But on the Internet, general interest publications charge for content at their
peril. The Wall Street Journal has largely pulled it off - it has 764,000
subscribers to its Web site, and it even charges people who subscribe to the
actual newspaper (though at a reduced rate).

But The Journal is the exception to the rule. In 1998, Slate magazine put its
site behind a paid wall. It was a dismal failure - "the worst year in Slate's
history," recalls the editor, Jacob Weisberg, who was then a writer for the
site. The Atlanta Journal-Constitution tried to get readers to pay for some of
its online sports content; it gave up after a year. For two years, The Los
Angeles Times charged readers for its online Calendarlive section; it threw in
the towel in May.

These efforts didn't work because they generated too few subscribers to
interest advertisers. Calendarlive was particularly misguided because the movie
and other entertainment listings it produced were exactly the kind of content
advertisers love.

Which also helps explain the series of choices The New York Times has made.
Like many newspapers, including The Washington Post, The Times focused on
generating large numbers of viewers that it could deliver to advertisers. To do
that, it needed to keep its content free, even if it meant that some readers
were bound to give up their newspaper subscription and go to the free Web site

And then, when the company decided that its Web operation was strong enough
that it could experiment with a second revenue stream, it chose to use its
columnists as the guinea pigs for basic economic reasons.

For starters, the Op-Ed columnists in particular are popular with readers, so
there was a decent chance that consumers might be willing to pay to read them.
In addition, though, moving the columnists from free to paid brought the least
risk of cutting into advertising revenue. You'll notice that the company hasn't
put New York Times movie reviewers, who are also quite popular, into
TimesSelect. Movie and entertainment pages are as important to New York Times
advertisers as they are to Los Angeles Times advertisers.

From a purely business point of view, this all makes a reasonable amount of
sense. TimesSelect strikes me as a worthy experiment, even with the obvious
downside for the paper's columnists, who don't have the readership they had
before going behind the paid wall.

Besides, at a time when newspapers are struggling - with circulation down at
many newspapers, and readers and advertisers increasingly moving to the
Internet - The Times has to do everything it can to find ways to maximize the
amount of money it generates from its Web site. So does any newspaper that
wants to continue doing ambitious journalism. When journalists criticize
TimesSelect, Mr. Nisenholtz said, they seem to forget that the primary goal is
to find a business model that will make it possible to continue paying for
serious journalism, which at The Times costs over $200 million a year.

This, though, is precisely where I become discouraged. Look at what happened to
the music industry, which tried - and has largely failed - to sustain its
pre-Internet revenue as the Web destroyed its business model. It has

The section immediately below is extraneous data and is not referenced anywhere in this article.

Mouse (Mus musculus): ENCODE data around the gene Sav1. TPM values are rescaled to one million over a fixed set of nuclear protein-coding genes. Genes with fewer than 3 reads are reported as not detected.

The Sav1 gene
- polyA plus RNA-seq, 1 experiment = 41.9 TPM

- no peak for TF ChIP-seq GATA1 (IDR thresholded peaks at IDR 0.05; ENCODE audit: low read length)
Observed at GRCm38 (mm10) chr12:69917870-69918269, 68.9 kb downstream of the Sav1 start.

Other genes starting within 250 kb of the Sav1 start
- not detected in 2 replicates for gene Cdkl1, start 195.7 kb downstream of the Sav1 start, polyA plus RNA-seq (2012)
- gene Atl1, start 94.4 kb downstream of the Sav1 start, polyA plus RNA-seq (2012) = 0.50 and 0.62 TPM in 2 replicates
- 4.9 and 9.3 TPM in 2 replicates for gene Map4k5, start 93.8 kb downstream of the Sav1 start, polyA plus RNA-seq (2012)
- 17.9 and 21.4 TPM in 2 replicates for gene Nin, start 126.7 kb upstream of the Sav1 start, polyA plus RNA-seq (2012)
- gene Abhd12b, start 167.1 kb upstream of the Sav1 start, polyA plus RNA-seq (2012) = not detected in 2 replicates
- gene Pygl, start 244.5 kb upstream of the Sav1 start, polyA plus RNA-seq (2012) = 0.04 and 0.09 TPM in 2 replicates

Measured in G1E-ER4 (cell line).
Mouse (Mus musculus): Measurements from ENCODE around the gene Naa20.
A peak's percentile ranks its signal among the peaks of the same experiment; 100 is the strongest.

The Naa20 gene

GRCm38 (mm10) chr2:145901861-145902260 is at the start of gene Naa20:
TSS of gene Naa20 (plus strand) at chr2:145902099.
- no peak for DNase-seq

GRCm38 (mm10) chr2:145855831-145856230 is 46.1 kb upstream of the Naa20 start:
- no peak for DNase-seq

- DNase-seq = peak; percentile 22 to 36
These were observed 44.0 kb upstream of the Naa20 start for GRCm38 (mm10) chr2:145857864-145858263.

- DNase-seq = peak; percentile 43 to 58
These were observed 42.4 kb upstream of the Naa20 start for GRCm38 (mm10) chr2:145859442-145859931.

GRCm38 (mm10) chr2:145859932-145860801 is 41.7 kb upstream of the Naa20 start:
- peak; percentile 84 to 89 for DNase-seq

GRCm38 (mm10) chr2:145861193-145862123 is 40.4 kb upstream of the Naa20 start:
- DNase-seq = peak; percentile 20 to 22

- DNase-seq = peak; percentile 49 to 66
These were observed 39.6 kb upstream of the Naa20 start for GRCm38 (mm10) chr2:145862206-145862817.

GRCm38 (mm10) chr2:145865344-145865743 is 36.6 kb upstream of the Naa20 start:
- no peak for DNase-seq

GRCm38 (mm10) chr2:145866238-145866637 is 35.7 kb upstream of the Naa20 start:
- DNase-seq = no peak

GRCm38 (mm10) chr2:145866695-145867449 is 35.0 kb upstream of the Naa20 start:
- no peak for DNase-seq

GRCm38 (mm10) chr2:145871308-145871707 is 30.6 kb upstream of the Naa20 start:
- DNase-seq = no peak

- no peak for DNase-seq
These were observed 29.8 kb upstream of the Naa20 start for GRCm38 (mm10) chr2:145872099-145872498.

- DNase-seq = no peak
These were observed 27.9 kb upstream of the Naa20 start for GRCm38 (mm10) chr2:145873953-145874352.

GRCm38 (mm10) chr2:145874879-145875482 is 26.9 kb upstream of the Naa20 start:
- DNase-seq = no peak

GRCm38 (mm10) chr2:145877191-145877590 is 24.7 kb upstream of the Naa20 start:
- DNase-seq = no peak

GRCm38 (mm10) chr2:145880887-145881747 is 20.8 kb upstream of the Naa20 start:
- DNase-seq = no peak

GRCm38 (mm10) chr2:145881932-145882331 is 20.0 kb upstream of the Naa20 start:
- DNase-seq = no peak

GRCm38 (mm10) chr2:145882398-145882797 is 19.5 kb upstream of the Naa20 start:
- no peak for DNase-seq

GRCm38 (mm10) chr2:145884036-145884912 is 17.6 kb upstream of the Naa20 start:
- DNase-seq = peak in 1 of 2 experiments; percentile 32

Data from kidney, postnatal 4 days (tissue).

ham-handedly tried to beat back technology with litigation, but no matter how
many courtroom victories it reaps, the technology keeps winning in the

Or look at what is happening to telephony, or film, or all sorts of businesses
that are undergoing wrenching change thanks to the rise of the Internet.
Margins shrink. Revenue drops. Profits dwindle.

From where I'm sitting, it sure looks as if the same is happening in the
newspaper business. The ruthless efficiency of the Internet, for instance, is
changing the way ads are paid for. In print, an advertiser places an ad and
pays for it - end of story. Online, most ads generate revenue only when readers
click on them. And the rates are much lower.

William G. Bird, a Citigroup analyst who covers the newspaper business, says
that 6 percent of all newspaper ads are now online. He compared it to taking
money out of one pocket and putting it in another. But here's the painful
twist: "For every dollar coming out of the dead-tree pocket," he said, "only 33
cents is going back into the online pocket."

Doesn't TimesSelect - which, remember, costs $49.95 a year - suggest that down
the line, there will be a similar contraction in circulation revenue? And
that's if the experiment succeeds! Yes, as more readers gravitate to the Web,
distribution and paper costs will surely be reduced. But it's highly unlikely
that those savings will offset the hit to revenues.

Esther Dyson, who edits the influential technology newsletter Release 1.0,
compared the Internet's effect on newspapers to the effect of the open source
movement on the software industry: "It doesn't steal your business," she said.
"It erodes it."

As a business journalist, I've tended not to worry a lot about music executives
trying to salvage their broken business model. My general view has been that if
they can't adapt to disruptive technologies, then they probably deserve their
fate. But in the six months I've been in the newspaper business, I've learned
to have some sympathy for those who are staring down the barrel of the

It's not fun.

Copyright 2005 The New York Times Company